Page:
politics

OPINION | St. Louis’ Earnings Tax Must be Preserved

St. Louis City has for years relied upon its Earnings Tax revenue for a significant portion of its annual revenues, now comprising of over a third of the city’s expected revenue each year. In 2020, St. Louis raked in just over $191 million, a sum that has quickly grown over the past few years. With the city seeing incredible investment and high paying jobs in the medical, geospatial, and tech sectors at the Cortex, Downtown, and beyond, it has seen a 9.97% increase in revenue over the last two years alone.

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Although there is a real and warranted debate over how the city allocates its funds in relation to equity and incentives, there is no doubt that eliminating the revenue in one swift motion would be disastrous for the city, its growth, and its most vulnerable communities. Gregory Daily, the city’s Collector of Revenue, has been waging a long education campaign on the tax for some time, pointing out the direct impact on city services that residents rely on every day. From parks to streets and lighting, the Earnings Tax impacts every city resident. While many communities might not know their Neighborhood Stabilization Officers by name, these civil servants work incredibly hard to make our communities safer and more economically resilient.

Parks are imperative for public health, while emergency services are critical for maintaining the day-to-day safety of St. Louisans. While I share the views of many in our city that St. Louis, among most U.S. cities, spends too much on policing with too few positive results, police are but one aspect of critical emergency services. Moreover, the City is just now experimenting and investing in community-driven violence reduction through Cure Violence and emergency dispatch that redirects some calls away from police. These measures are not enough, but they are an important start as we strive to prevent horrific tragedies that have predominantly affected communities of color. Even now, we have difficulty adequately funding these new services. While I share the hopes of many that some police funds will be redirected to other innovative and community-driven programs, addressing inequalities becomes many times harder when lower revenues have to be split among the same number of services.

Tax Revenue since FY 2018 – St. Louis City

Perhaps the conversation would be different if opponents of Proposition E, the Earnings Tax, actually presented an alternate funding source for the City. If you’ve been paying attention – they haven’t. There is no plan to replace these funds, and the end result would be a City that has its budget nuked, cratering its budget with little time for the City to prepare. If you felt that St. Louis Streets crews were slower than you’d like already with plowing snowy streets or filling potholes, I expect that their performance would decline much more with significantly less money for employees or vehicle maintenance. For our already cash-strapped fleet of refuse vehicles much in need of service, citizens might expect less consistent trash pickup and more frequently overfilled dumpsters.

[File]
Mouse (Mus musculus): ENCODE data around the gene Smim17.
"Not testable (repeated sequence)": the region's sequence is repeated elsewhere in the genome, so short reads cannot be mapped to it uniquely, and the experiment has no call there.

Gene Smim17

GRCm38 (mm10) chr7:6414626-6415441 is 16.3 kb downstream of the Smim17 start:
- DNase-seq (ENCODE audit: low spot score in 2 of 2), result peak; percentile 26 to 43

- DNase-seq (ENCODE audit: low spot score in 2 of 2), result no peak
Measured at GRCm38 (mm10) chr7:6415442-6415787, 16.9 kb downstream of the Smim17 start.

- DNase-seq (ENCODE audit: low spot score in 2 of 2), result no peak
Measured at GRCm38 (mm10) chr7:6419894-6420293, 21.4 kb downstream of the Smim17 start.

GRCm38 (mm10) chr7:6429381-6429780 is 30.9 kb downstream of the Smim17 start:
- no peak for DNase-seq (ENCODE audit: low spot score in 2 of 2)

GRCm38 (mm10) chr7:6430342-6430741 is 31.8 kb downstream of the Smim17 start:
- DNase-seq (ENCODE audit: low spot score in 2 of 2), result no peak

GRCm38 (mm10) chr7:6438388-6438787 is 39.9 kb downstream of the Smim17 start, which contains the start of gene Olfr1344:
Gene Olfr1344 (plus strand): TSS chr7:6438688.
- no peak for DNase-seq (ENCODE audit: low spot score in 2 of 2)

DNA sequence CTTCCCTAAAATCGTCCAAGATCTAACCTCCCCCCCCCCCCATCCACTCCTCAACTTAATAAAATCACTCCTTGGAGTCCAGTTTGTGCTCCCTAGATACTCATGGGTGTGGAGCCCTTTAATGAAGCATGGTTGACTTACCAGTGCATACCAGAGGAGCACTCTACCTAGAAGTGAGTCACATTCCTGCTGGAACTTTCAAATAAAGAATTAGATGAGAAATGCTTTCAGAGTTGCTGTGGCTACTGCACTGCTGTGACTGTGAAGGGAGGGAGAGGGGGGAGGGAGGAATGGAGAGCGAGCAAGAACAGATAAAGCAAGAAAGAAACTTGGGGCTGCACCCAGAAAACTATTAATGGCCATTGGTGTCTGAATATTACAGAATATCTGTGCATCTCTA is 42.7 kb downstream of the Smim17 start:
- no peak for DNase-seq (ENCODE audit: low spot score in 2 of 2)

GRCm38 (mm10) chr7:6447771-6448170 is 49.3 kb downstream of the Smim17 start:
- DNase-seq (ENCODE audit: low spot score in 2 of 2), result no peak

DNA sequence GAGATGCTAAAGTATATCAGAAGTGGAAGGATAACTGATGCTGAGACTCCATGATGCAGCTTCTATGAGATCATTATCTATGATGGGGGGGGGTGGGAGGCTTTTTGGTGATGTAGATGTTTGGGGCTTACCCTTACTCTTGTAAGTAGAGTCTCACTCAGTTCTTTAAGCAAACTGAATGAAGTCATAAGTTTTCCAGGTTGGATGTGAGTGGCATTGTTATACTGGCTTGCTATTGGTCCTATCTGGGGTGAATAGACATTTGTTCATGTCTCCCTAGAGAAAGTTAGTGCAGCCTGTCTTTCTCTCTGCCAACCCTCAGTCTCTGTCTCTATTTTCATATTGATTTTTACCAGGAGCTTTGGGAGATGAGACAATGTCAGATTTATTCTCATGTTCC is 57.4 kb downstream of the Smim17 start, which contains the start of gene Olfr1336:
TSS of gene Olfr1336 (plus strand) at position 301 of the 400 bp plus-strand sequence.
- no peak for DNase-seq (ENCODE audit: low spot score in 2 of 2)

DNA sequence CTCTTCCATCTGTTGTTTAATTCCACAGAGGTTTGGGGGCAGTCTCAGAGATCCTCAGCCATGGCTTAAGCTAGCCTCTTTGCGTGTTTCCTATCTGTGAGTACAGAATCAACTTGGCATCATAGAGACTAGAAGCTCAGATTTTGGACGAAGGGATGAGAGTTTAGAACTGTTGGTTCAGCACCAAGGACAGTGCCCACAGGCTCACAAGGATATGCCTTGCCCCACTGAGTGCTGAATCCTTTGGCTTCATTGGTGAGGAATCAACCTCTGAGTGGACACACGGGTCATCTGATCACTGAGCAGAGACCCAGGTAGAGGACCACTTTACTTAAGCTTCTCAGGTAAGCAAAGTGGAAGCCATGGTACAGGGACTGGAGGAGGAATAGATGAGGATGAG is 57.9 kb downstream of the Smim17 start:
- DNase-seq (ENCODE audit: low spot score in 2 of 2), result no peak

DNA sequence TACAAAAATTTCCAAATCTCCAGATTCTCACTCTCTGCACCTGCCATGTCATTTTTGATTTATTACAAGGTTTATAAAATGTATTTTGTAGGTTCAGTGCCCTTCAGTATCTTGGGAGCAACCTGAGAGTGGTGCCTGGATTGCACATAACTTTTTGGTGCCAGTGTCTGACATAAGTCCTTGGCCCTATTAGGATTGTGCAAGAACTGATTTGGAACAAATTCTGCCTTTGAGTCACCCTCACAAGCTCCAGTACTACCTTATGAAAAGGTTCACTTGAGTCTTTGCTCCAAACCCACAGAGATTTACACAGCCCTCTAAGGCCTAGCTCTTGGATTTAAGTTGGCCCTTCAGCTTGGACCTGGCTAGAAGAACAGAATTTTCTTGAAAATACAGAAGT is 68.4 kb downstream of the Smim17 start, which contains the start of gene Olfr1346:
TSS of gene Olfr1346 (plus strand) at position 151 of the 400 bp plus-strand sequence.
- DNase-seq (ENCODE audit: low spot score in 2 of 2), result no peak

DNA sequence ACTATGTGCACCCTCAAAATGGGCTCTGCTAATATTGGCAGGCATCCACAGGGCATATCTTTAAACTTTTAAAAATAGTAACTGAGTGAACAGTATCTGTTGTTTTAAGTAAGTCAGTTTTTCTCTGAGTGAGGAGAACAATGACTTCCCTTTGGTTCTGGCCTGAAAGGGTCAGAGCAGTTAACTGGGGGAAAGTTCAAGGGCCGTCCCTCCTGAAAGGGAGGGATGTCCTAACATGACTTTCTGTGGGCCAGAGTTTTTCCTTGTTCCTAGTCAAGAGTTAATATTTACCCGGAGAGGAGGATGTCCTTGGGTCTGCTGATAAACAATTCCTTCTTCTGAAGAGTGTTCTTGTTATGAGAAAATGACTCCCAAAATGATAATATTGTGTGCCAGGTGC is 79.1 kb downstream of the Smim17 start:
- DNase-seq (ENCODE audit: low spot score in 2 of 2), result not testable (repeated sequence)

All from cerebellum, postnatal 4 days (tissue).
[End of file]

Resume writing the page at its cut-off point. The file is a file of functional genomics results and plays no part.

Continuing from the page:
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While some might feel this is a deserved consequence for a bureaucracy that has not served everyone adequately, such a drastic and reactionary loss of revenue would do nothing to resolve the City’s shortcomings. Instead, St. Louis would struggle that much more to attract investment, new residents, and to invest critical dollars into its low-income neighborhoods. Tax dollars should go back into our communities, and it would be incredibly difficult to pass individual tax measures for individual programs that would be lost. Others might argue that the Earnings Tax prevents growth, population, and investment. At first glance, that argument is reasonable, but with hundreds of municipalities across the United States levying income taxes, including cities like Kansas City, Cincinnati, Columbus, New York City, Philadelphia, and more, this argument falls flat quickly. In fact, St. Louis’ Earnings Tax tends to not even fall in the higher percentages of income taxes levied in comparable cities.

I urge all St. Louis City residents to Vote YES on Proposition E, to preserve our Earnings Tax, and to preserve our critical city services.

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Featured Image Credit: Tysports

4 comments

  1. How do you feel about countering perspectives that believe the earnings tax is keeping many businesses from investing new ventures in the city and instead opting to open up in county?

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    1. Of course I welcome any countering perspectives, but would defer to my point as written that in many, many other municipalities the Earnings tax does not prevent investment. I would also counter that other social forces might be stronger, whether it’s education for students, racism, or the quality of services themselves. It’s tough to isolate the Earnings Tax as the sole cause but easy to point to many, many other cities where the tax is not a business impediment.

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